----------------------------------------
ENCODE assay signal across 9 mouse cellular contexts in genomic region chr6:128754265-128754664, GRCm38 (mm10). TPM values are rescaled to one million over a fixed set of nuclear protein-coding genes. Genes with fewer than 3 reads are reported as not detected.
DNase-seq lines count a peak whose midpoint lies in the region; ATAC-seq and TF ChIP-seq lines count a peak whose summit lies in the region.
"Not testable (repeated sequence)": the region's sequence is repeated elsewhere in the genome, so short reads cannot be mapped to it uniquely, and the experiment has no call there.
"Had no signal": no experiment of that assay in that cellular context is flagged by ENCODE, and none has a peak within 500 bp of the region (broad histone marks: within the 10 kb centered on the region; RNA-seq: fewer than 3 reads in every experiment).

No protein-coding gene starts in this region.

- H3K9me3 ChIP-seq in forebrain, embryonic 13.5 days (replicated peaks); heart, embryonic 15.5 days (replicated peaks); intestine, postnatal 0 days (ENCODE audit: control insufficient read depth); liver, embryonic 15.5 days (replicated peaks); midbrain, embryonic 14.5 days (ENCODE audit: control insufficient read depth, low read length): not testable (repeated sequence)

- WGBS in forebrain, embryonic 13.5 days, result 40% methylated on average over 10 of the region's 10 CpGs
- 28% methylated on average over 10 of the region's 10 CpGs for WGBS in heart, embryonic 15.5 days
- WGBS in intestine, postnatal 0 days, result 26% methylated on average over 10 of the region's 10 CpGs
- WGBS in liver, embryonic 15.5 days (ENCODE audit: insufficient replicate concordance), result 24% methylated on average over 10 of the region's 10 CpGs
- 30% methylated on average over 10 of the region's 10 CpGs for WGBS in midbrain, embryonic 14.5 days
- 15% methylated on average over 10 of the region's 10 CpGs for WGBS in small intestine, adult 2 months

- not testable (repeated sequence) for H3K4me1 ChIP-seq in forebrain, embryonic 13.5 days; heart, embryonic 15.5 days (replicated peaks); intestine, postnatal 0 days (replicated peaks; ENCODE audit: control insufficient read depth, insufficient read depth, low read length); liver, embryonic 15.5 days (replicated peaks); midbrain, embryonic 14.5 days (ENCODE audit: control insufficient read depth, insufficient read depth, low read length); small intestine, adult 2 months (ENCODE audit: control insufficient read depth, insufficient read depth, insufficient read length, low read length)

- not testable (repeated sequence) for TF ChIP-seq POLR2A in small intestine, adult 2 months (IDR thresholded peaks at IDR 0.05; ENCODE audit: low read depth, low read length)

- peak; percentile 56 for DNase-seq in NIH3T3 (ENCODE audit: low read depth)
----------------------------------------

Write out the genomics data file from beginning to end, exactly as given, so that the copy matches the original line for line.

ENCODE assay signal across 9 mouse cellular contexts in genomic region chr6:128754265-128754664, GRCm38 (mm10). TPM values are rescaled to one million over a fixed set of nuclear protein-coding genes. Genes with fewer than 3 reads are reported as not detected.
DNase-seq lines count a peak whose midpoint lies in the region; ATAC-seq and TF ChIP-seq lines count a peak whose summit lies in the region.
"Not testable (repeated sequence)": the region's sequence is repeated elsewhere in the genome, so short reads cannot be mapped to it uniquely, and the experiment has no call there.
"Had no signal": no experiment of that assay in that cellular context is flagged by ENCODE, and none has a peak within 500 bp of the region (broad histone marks: within the 10 kb centered on the region; RNA-seq: fewer than 3 reads in every experiment).

No protein-coding gene starts in this region.

- H3K9me3 ChIP-seq in forebrain, embryonic 13.5 days (replicated peaks); heart, embryonic 15.5 days (replicated peaks); intestine, postnatal 0 days (ENCODE audit: control insufficient read depth); liver, embryonic 15.5 days (replicated peaks); midbrain, embryonic 14.5 days (ENCODE audit: control insufficient read depth, low read length): not testable (repeated sequence)

- WGBS in forebrain, embryonic 13.5 days, result 40% methylated on average over 10 of the region's 10 CpGs
- 28% methylated on average over 10 of the region's 10 CpGs for WGBS in heart, embryonic 15.5 days
- WGBS in intestine, postnatal 0 days, result 26% methylated on average over 10 of the region's 10 CpGs
- WGBS in liver, embryonic 15.5 days (ENCODE audit: insufficient replicate concordance), result 24% methylated on average over 10 of the region's 10 CpGs
- 30% methylated on average over 10 of the region's 10 CpGs for WGBS in midbrain, embryonic 14.5 days
- 15% methylated on average over 10 of the region's 10 CpGs for WGBS in small intestine, adult 2 months

- not testable (repeated sequence) for H3K4me1 ChIP-seq in forebrain, embryonic 13.5 days; heart, embryonic 15.5 days (replicated peaks); intestine, postnatal 0 days (replicated peaks; ENCODE audit: control insufficient read depth, insufficient read depth, low read length); liver, embryonic 15.5 days (replicated peaks); midbrain, embryonic 14.5 days (ENCODE audit: control insufficient read depth, insufficient read depth, low read length); small intestine, adult 2 months (ENCODE audit: control insufficient read depth, insufficient read depth, insufficient read length, low read length)

- not testable (repeated sequence) for TF ChIP-seq POLR2A in small intestine, adult 2 months (IDR thresholded peaks at IDR 0.05; ENCODE audit: low read depth, low read length)

- peak; percentile 56 for DNase-seq in NIH3T3 (ENCODE audit: low read depth)